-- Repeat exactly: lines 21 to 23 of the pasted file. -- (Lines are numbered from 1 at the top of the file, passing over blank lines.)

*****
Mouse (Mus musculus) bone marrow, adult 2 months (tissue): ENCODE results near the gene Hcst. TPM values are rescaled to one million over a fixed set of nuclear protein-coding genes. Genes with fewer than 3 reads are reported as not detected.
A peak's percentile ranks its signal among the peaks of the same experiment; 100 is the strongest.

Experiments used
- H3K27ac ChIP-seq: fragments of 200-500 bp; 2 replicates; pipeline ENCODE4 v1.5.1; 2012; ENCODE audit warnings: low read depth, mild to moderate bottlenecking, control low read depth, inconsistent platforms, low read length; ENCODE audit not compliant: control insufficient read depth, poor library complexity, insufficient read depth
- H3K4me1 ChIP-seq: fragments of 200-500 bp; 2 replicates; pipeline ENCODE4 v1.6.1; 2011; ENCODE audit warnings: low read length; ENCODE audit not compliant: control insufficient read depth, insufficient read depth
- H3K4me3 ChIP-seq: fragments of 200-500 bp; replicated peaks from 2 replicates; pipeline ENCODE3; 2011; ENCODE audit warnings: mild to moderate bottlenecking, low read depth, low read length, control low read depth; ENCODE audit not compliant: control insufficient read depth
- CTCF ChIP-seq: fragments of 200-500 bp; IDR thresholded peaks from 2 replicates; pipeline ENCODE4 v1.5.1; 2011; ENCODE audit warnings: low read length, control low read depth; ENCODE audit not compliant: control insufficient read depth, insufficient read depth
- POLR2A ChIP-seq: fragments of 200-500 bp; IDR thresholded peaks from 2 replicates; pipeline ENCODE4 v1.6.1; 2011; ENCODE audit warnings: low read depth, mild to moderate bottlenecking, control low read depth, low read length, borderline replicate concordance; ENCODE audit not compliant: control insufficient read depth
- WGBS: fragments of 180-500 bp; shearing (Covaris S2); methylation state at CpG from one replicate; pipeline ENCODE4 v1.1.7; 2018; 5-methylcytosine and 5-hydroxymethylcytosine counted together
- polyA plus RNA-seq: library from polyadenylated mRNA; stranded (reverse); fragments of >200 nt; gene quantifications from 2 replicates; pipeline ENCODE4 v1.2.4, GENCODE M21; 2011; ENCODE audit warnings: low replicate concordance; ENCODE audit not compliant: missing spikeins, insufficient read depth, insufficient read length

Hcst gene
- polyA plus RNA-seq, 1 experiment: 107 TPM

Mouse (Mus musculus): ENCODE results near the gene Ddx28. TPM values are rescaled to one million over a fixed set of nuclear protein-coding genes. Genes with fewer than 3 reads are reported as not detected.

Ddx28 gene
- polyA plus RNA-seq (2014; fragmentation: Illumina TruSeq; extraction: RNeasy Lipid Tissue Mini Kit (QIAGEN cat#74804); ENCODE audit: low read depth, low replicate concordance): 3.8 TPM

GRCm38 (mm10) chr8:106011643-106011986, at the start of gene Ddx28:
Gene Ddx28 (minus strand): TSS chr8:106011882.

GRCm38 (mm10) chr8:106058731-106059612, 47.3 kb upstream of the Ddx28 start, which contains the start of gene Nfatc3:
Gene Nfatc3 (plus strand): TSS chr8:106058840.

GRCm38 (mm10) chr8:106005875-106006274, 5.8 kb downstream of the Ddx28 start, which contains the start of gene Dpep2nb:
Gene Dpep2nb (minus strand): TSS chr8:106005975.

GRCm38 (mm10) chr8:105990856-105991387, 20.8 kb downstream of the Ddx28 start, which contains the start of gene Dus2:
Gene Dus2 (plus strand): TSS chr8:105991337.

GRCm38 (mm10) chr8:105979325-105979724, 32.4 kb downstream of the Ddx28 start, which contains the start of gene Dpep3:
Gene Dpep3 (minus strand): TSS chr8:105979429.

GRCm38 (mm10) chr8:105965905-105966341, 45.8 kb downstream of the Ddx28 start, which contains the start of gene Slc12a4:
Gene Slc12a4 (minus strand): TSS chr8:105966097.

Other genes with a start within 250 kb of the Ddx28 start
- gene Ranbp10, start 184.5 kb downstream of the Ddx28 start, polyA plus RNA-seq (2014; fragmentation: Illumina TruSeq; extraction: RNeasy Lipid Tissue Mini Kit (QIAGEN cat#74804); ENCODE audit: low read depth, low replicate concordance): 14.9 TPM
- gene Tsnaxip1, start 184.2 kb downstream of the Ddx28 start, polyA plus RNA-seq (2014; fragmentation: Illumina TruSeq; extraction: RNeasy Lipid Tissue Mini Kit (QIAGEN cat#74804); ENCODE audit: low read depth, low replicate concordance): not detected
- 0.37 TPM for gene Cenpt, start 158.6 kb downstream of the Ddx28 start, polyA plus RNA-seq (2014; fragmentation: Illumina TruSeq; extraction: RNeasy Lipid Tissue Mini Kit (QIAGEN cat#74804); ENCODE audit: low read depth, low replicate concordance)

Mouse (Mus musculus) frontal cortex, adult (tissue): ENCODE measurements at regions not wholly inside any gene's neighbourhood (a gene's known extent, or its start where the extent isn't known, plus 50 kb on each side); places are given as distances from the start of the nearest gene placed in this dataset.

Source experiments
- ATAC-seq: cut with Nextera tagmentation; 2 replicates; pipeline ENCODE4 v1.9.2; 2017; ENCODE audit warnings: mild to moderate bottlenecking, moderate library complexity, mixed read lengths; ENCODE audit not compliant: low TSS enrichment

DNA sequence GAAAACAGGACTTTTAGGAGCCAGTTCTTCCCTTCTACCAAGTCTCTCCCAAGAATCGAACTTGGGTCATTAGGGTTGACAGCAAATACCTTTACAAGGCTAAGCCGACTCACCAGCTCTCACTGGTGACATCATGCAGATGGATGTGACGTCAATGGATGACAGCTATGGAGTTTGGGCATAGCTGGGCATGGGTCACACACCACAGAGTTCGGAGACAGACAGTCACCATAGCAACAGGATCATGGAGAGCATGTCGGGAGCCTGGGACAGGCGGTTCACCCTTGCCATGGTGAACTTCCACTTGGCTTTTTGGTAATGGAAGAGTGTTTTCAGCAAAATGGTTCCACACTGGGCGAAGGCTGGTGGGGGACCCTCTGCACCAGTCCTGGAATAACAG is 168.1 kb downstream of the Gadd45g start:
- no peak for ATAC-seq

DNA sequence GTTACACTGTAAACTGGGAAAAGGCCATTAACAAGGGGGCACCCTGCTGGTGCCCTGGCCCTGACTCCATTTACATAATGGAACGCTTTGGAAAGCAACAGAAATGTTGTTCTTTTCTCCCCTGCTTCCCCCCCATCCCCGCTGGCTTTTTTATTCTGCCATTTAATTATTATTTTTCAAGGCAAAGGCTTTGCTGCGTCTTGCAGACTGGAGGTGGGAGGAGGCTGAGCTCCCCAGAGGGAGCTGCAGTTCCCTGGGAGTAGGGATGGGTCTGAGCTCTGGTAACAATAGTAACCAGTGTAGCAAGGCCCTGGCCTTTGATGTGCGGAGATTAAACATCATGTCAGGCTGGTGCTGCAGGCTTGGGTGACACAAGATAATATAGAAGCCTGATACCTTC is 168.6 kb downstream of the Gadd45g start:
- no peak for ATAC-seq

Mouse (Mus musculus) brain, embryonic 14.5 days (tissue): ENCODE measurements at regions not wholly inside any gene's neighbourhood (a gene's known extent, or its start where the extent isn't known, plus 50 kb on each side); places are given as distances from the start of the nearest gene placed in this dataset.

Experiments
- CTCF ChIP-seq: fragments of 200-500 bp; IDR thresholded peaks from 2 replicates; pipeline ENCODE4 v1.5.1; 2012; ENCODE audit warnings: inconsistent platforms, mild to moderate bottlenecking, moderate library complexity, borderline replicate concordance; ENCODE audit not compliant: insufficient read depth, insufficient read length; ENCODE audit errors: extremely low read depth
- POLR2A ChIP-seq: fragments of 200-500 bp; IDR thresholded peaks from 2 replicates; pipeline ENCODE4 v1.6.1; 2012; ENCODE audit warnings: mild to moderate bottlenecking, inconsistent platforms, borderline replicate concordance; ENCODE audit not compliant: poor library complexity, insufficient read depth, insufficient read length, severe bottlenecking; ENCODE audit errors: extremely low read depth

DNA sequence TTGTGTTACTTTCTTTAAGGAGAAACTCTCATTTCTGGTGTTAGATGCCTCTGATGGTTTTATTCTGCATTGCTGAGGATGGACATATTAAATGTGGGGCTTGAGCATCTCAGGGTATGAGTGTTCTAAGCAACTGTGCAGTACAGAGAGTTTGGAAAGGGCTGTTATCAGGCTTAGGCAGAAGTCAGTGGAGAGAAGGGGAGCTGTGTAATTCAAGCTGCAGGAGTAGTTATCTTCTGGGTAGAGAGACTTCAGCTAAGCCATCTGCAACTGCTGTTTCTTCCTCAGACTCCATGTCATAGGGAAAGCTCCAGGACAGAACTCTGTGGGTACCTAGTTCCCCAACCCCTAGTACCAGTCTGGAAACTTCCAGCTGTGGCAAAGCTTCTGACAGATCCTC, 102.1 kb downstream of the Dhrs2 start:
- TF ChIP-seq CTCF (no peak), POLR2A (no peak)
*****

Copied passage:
Gene Dpep2nb (minus strand): TSS chr8:106005975.

GRCm38 (mm10) chr8:105990856-105991387, 20.8 kb downstream of the Ddx28 start, which contains the start of gene Dus2:
Gene Dus2 (plus strand): TSS chr8:105991337.